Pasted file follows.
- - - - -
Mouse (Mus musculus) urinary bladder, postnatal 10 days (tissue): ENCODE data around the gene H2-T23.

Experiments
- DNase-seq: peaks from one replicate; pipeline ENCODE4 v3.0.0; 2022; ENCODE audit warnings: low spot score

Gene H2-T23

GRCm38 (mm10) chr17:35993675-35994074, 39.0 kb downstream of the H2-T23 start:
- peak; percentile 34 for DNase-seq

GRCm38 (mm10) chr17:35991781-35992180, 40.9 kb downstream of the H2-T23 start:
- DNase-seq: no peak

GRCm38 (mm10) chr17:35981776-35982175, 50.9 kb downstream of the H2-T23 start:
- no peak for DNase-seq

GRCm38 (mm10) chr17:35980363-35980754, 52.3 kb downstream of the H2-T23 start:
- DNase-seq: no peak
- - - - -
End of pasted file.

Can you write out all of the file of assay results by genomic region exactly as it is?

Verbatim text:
Mouse (Mus musculus) urinary bladder, postnatal 10 days (tissue): ENCODE data around the gene H2-T23.

Experiments
- DNase-seq: peaks from one replicate; pipeline ENCODE4 v3.0.0; 2022; ENCODE audit warnings: low spot score

Gene H2-T23

GRCm38 (mm10) chr17:35993675-35994074, 39.0 kb downstream of the H2-T23 start:
- peak; percentile 34 for DNase-seq

GRCm38 (mm10) chr17:35991781-35992180, 40.9 kb downstream of the H2-T23 start:
- DNase-seq: no peak

GRCm38 (mm10) chr17:35981776-35982175, 50.9 kb downstream of the H2-T23 start:
- no peak for DNase-seq

GRCm38 (mm10) chr17:35980363-35980754, 52.3 kb downstream of the H2-T23 start:
- DNase-seq: no peak